Supreme Court Upholds California Prisoner Release
The U. S. Supreme Court voted Monday in favor of a long-pending petition to reduce the prison population in California. According to the Los Angeles Times, 38,000 to 46,000 prisoners could join the population on the streets due to a three-judge panel ruling that inhumane overcrowding was in violation of the 8th Amendment, a ruling now upheld by Monday's 5-4 decision in Brown v. Plata.
Governor Jerry Brown issued a statement after the verdict:
“The Supreme Court has upheld a lower court’s decision that California must reduce its prison population. In its ruling, the Supreme Court recognized that the enactment of AB 109 is key to meeting this obligation. We must now secure full and constitutionally guaranteed funding to put into effect all the realignment provisions contained in AB 109. As we work to carry out the Court’s ruling, I will take all steps necessary to protect public safety.”
Supporting the reduction were Justices Anthony Kennedy, Ruth Bader Ginsberg, Stephen Breyer, Sonia Sotomayor, and Elena Kagan, who offer their argument in the official syllabus. They cite a shortage of medical attention, exacerbated conditions in mentally ill prisoners, and danger to prison employees as chief reasons that California's prison system comprises an "extensive and ongoing consitutional violation."
Justice Antonin Scalia, supported by Justice Clarence Thomas, filed one dissent centered on the federal government overstepping its boundaries, reported the New York Times, while Justices Samuel A. Alito, Jr., and John G. Roberts, Jr., separately submitted a dissent based on public safety.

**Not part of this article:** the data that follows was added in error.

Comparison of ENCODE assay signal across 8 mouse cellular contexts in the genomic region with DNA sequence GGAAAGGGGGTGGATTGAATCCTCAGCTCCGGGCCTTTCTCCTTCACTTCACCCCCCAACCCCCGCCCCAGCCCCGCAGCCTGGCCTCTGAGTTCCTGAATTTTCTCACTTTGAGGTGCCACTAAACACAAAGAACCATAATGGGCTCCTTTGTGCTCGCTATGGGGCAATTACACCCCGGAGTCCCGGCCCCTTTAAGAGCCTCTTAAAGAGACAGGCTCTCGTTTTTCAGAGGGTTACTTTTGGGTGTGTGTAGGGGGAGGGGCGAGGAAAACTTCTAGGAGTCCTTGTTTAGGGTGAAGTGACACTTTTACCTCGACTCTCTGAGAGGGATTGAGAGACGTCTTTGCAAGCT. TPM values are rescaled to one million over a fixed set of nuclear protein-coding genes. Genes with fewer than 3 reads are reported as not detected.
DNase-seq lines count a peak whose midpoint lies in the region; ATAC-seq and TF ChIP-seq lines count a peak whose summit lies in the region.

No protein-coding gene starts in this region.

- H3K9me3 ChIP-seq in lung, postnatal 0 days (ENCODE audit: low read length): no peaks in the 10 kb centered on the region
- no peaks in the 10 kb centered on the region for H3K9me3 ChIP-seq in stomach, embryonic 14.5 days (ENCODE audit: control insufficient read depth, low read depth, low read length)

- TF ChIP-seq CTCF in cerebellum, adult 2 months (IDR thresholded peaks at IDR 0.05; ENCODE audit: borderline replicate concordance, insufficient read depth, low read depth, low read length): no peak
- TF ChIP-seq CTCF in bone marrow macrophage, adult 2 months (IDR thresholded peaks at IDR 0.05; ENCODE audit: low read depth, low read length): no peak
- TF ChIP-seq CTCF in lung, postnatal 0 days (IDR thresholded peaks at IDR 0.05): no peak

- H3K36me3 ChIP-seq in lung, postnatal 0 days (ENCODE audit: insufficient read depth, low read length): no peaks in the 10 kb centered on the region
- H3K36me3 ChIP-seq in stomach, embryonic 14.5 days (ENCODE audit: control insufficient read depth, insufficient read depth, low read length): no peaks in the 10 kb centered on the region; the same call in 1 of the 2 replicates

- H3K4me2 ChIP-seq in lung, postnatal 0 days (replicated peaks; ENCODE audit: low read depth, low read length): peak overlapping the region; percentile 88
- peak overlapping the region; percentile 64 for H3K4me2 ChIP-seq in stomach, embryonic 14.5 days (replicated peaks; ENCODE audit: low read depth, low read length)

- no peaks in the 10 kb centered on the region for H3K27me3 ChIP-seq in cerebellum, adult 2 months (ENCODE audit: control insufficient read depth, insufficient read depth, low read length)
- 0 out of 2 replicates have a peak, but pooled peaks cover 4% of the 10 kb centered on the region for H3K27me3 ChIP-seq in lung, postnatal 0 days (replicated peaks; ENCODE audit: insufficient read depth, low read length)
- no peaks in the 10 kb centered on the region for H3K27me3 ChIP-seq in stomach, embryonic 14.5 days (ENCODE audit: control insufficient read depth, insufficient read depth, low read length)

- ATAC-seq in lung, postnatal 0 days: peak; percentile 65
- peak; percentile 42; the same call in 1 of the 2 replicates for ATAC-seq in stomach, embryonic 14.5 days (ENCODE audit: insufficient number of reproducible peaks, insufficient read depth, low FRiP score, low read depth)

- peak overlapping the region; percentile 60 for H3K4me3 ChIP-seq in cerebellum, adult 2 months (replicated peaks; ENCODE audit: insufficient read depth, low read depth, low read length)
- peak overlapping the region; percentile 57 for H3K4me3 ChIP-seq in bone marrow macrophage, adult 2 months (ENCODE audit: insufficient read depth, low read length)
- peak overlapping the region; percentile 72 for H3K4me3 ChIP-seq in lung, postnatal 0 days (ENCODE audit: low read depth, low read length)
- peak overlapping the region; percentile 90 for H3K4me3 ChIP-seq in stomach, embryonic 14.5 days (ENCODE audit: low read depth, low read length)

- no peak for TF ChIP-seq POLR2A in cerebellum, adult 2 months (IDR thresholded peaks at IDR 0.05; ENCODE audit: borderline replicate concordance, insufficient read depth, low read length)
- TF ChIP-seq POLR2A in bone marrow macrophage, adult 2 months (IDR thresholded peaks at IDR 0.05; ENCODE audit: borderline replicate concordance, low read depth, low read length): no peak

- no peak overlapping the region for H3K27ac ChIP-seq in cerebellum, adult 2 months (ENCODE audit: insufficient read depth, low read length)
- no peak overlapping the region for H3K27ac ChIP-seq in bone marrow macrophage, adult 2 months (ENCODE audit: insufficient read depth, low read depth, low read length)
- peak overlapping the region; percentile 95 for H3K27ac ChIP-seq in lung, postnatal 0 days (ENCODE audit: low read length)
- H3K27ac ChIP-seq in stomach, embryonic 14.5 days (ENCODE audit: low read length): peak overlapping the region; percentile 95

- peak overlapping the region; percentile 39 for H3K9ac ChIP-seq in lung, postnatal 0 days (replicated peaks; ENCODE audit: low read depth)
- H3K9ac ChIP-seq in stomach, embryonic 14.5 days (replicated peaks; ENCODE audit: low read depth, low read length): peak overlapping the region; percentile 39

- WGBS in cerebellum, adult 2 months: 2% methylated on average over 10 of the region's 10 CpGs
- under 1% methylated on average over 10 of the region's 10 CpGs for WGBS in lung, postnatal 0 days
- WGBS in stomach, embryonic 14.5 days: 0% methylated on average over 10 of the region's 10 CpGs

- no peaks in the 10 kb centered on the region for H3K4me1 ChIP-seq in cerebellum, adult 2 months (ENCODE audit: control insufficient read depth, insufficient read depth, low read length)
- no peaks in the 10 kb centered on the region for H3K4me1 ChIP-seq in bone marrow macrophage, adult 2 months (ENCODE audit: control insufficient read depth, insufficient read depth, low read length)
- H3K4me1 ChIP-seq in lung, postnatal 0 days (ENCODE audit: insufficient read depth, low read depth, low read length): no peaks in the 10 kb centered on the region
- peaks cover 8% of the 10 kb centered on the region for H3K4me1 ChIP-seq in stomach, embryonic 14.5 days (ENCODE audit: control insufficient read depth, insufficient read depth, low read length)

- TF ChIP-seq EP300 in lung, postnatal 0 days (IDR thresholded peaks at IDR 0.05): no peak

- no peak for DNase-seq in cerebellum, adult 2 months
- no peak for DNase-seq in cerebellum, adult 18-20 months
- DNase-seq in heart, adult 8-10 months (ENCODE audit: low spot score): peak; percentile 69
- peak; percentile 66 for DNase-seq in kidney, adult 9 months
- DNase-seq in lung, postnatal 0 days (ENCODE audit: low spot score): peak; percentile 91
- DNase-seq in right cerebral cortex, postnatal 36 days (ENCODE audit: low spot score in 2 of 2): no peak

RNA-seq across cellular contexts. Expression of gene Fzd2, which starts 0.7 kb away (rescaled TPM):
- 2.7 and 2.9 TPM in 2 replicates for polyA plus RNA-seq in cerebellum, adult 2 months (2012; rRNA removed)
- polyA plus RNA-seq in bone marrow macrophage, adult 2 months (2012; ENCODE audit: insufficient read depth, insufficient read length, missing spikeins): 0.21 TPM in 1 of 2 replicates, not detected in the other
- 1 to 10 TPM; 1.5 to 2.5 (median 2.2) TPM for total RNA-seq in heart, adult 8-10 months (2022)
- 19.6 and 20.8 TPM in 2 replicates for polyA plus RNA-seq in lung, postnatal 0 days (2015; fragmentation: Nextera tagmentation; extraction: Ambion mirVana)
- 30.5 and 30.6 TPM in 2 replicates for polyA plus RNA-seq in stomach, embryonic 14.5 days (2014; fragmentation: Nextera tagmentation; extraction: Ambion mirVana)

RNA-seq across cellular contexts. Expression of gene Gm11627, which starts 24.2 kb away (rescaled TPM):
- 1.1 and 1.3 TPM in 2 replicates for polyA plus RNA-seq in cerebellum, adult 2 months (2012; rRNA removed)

Currently, California's prison population stands at 143,000, almost double the designed capacity. The initial reduction decision from three-judge panel in a lower court has already caused 9,000 convicts to be released, but to reach the newly mandated 137.5% cap, the state must have no more than 110,000 in its prisons.
On the ACLU blog, the National Prison Project's David Fathi gave a warm commendation to the Supreme Court decision:
Today’s decision crystallizes the urgent need for California to invest in meaningful parole and sentencing reforms and alternatives to incarceration, especially for low-level, non-violent offenders. Reducing the number of people in prison not only would save state taxpayers half a billion dollars annually, it would lead to the implementation of truly rehabilitative programs that lower recidivism rates and create safer communities.
Considering the imminent release of many offenders who do not fall in the "low-level, non-violent" category, though, opinions diverge as to whether massive overcrowding or premature release is the greater evil. The Wall Street Journal characterizes the decision as one rife with dissent, in which justices voted according to their conservative and liberal orientations:
Passions ran high on both sides of the 5-4 decision. Justice Kennedy attached photographs of jam-packed prisons to his opinion, in which he cited the need for action to prevent "needless suffering and death."
Dissenting Justice Antonin Scalia said courts were acting beyond their proper powers. He called the district-court order "perhaps the most radical injunction issued by a court in our nation's history."
Though some say the decision is radical, others believe the injunction is defensible by an act aimed at preventing lawsuits by prisoners. The Prison Litigation Reform Act, passed in 1996, allows a federal court to interfere with state prison practices--even, at a very basic level, keeping people in prison--if certain conditions are met:
...a prisoner release order shall be entered only by a three-judge court in accordance with section 2284 of title 28, if...the court finds by clear and convincing evidence that--
(i) crowding is the primary cause of the violation of a Federal right; and
(ii) no other relief will remedy the violation of the Federal right.
It is possible, Bloomberg writes, that today's decision will not be the final word. Rather than releasing over thirty thousand prisoners in the next two years, the state could seek an extension to 2016 from a lower court. Also, since the ruling gives California leeway in choosing avenues toward prison downsizing, county jails remain a viable option for the prisoners squeezed out of the state system.
Reach Tiffany Tsai here.